"Help!" my coworker screamed as she ran around the jewelry counter, chasing after him. "He stole a diamond from us! Call 911!"

And do you know what? Several bystanders did just that. Someone else saw the guy get into a car--a white Pontiac G6 with pink sticky notes covering the license plate--driven by a woman. Within a half-hour they were found by police but the ring was not. At least not until after some questioning and an x-ray proved that the woman had indeed swallowed the ring. You heard me right. SWALLOWED.

I, for one, struggle swallowing any pill that's bigger than an ibuprofen. It often takes me multiple attempts with plenty of water gulps before I achieve success. Sometimes the pill has already partially dissolved in my mouth and I can taste the awful medicine within. Sometimes I have to give up entirely and just stay sick. I honestly cannot imagine swallowing something of that size and shape. It boggles my mind.

Yet she did it. She swallowed it. For whatever desperate reason, she swallowed it good. Police say they are now waiting for the ring to pass.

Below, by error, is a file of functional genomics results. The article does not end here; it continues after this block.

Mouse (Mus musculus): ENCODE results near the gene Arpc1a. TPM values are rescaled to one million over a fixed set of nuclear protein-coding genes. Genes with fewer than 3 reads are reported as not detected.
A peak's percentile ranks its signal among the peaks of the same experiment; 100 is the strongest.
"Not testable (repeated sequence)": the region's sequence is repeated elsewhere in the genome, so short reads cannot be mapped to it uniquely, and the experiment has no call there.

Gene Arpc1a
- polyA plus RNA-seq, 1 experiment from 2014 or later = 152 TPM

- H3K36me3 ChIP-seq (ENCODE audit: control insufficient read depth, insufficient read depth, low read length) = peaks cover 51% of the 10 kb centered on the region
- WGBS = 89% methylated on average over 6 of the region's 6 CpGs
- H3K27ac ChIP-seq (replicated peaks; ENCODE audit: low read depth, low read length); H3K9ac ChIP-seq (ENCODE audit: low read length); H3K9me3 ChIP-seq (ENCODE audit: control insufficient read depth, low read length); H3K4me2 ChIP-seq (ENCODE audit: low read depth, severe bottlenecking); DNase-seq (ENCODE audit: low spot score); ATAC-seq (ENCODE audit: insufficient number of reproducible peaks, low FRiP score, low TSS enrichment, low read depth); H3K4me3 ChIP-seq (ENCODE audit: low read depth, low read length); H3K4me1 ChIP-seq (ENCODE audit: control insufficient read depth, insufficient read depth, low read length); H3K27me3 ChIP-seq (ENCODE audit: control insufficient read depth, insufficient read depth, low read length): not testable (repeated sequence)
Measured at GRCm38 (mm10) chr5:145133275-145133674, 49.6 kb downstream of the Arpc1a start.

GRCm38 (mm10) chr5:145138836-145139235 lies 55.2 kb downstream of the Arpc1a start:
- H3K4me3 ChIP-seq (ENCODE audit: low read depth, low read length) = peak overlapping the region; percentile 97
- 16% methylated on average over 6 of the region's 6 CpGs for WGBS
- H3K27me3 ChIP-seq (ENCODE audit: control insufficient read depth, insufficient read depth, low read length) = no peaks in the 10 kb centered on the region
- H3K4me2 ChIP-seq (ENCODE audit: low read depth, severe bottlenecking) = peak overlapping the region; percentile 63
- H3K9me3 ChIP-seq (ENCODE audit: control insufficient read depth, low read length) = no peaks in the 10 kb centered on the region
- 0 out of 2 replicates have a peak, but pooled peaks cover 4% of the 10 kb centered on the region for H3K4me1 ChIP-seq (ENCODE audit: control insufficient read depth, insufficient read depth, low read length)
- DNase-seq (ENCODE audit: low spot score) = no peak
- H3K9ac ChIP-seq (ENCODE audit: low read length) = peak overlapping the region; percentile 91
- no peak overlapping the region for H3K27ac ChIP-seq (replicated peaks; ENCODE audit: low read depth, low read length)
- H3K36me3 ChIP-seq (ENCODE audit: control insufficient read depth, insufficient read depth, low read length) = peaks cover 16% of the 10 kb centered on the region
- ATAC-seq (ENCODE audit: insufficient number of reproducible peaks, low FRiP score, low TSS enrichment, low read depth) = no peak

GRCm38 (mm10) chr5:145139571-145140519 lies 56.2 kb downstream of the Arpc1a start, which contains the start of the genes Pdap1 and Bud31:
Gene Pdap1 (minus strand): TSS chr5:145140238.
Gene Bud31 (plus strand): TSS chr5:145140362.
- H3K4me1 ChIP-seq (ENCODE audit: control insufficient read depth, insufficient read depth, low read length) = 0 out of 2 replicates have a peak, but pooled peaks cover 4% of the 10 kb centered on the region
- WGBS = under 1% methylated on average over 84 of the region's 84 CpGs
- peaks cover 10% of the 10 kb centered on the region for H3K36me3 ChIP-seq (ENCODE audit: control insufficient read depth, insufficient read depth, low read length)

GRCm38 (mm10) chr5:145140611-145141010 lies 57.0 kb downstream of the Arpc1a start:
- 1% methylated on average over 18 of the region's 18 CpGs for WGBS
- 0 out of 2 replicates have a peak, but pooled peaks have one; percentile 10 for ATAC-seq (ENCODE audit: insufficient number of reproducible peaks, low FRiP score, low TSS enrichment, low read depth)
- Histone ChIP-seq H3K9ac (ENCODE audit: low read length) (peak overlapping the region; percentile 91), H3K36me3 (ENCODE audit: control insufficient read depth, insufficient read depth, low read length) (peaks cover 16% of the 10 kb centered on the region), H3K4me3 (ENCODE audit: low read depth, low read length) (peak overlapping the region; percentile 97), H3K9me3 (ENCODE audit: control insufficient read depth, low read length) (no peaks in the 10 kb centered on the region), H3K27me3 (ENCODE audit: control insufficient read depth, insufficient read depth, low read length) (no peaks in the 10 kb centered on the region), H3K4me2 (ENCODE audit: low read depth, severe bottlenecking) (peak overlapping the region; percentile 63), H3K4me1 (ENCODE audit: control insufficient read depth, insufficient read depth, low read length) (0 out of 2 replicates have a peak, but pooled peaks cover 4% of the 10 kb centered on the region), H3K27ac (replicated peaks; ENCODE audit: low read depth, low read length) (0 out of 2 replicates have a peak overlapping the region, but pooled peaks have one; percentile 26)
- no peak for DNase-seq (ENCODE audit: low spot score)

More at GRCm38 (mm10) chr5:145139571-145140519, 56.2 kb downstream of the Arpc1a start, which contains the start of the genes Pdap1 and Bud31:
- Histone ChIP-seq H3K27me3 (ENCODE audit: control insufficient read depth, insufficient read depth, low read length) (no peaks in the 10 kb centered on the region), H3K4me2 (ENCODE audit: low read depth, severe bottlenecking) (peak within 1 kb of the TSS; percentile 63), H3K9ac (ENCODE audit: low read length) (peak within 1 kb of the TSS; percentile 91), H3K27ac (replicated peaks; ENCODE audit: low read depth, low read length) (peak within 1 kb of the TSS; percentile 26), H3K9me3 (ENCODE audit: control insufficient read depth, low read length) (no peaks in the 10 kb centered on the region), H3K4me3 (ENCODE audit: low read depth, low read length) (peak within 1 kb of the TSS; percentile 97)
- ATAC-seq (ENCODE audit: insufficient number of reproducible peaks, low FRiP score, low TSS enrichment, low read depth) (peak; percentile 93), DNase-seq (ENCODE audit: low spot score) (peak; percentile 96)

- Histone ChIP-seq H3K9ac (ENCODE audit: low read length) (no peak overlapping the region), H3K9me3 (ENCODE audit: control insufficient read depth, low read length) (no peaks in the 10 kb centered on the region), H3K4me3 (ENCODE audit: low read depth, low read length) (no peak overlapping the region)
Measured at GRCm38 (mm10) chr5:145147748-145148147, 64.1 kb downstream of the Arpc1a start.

This was not my only run-in with law enforcement this weekend, although I wish it was. One of our roommates broke a rule that for others in the house was a definite deal-breaker. When it was discovered, all hell broke loose. Through miscommunications and quick judgments, the situation snowballed  into one of shouting and screaming and fear. Compromise seemed unreachable. A lifestyle change, impossible. Forgiveness, out of the question. My friend was left standing there broken and vulnerable and painfully aware of all the many times he had felt wronged, or cheated, or robbed of that thing called happiness he so desperately sought after.

Depression is real, my friends. As is addiction. And sometimes life isn't anything more than a series of grab-and-runs.

When he stormed out into the night, with the threat of suicide still hanging in the air, we were forced to call 911. In less than a half-hour, our friend was found by police. He was alive. He was safe. We held each other in the stairwell and cried. I couldn't hold onto him tight enough.

"I thought this was my safe haven," he said through tears.

"I wanted it to be."

But now he's staying somewhere else, once again feeling betrayed. Once again reevaluating his future. Once again starting over.

He's just swallowing it.